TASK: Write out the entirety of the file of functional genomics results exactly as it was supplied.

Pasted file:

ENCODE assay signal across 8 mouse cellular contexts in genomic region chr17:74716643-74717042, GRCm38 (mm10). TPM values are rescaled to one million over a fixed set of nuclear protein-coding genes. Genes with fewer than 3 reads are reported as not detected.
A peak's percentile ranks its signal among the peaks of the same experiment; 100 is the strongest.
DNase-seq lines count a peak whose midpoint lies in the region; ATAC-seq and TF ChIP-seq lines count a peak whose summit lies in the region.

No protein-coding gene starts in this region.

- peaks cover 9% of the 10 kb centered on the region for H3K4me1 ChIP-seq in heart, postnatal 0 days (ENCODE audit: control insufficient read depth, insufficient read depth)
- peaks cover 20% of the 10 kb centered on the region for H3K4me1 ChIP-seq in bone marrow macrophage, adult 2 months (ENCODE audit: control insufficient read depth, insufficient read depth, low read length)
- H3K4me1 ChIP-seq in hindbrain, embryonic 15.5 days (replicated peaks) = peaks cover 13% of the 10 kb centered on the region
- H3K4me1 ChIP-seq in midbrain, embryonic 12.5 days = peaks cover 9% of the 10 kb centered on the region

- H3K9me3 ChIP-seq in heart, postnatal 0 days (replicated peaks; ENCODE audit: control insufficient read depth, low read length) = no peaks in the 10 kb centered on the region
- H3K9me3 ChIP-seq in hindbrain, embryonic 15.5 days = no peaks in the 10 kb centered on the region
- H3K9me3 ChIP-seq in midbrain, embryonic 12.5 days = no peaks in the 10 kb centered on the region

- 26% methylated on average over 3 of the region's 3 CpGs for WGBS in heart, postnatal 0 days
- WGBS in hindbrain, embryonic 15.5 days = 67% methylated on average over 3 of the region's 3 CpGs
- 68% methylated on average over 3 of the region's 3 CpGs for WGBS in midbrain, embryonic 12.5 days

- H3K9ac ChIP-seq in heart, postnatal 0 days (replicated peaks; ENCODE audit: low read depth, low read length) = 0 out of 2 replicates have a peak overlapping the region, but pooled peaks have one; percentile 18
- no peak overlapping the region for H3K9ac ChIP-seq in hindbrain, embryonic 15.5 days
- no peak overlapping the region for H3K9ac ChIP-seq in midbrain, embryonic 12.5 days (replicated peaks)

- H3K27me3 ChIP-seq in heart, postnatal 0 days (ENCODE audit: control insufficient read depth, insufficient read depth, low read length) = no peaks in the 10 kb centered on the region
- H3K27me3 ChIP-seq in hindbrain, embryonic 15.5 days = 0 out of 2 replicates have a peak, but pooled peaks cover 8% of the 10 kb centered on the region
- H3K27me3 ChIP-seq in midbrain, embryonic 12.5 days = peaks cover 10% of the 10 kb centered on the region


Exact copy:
ENCODE assay signal across 8 mouse cellular contexts in genomic region chr17:74716643-74717042, GRCm38 (mm10). TPM values are rescaled to one million over a fixed set of nuclear protein-coding genes. Genes with fewer than 3 reads are reported as not detected.
A peak's percentile ranks its signal among the peaks of the same experiment; 100 is the strongest.
DNase-seq lines count a peak whose midpoint lies in the region; ATAC-seq and TF ChIP-seq lines count a peak whose summit lies in the region.

No protein-coding gene starts in this region.

- peaks cover 9% of the 10 kb centered on the region for H3K4me1 ChIP-seq in heart, postnatal 0 days (ENCODE audit: control insufficient read depth, insufficient read depth)
- peaks cover 20% of the 10 kb centered on the region for H3K4me1 ChIP-seq in bone marrow macrophage, adult 2 months (ENCODE audit: control insufficient read depth, insufficient read depth, low read length)
- H3K4me1 ChIP-seq in hindbrain, embryonic 15.5 days (replicated peaks) = peaks cover 13% of the 10 kb centered on the region
- H3K4me1 ChIP-seq in midbrain, embryonic 12.5 days = peaks cover 9% of the 10 kb centered on the region

- H3K9me3 ChIP-seq in heart, postnatal 0 days (replicated peaks; ENCODE audit: control insufficient read depth, low read length) = no peaks in the 10 kb centered on the region
- H3K9me3 ChIP-seq in hindbrain, embryonic 15.5 days = no peaks in the 10 kb centered on the region
- H3K9me3 ChIP-seq in midbrain, embryonic 12.5 days = no peaks in the 10 kb centered on the region

- 26% methylated on average over 3 of the region's 3 CpGs for WGBS in heart, postnatal 0 days
- WGBS in hindbrain, embryonic 15.5 days = 67% methylated on average over 3 of the region's 3 CpGs
- 68% methylated on average over 3 of the region's 3 CpGs for WGBS in midbrain, embryonic 12.5 days

- H3K9ac ChIP-seq in heart, postnatal 0 days (replicated peaks; ENCODE audit: low read depth, low read length) = 0 out of 2 replicates have a peak overlapping the region, but pooled peaks have one; percentile 18
- no peak overlapping the region for H3K9ac ChIP-seq in hindbrain, embryonic 15.5 days
- no peak overlapping the region for H3K9ac ChIP-seq in midbrain, embryonic 12.5 days (replicated peaks)

- H3K27me3 ChIP-seq in heart, postnatal 0 days (ENCODE audit: control insufficient read depth, insufficient read depth, low read length) = no peaks in the 10 kb centered on the region
- H3K27me3 ChIP-seq in hindbrain, embryonic 15.5 days = 0 out of 2 replicates have a peak, but pooled peaks cover 8% of the 10 kb centered on the region
- H3K27me3 ChIP-seq in midbrain, embryonic 12.5 days = peaks cover 10% of the 10 kb centered on the region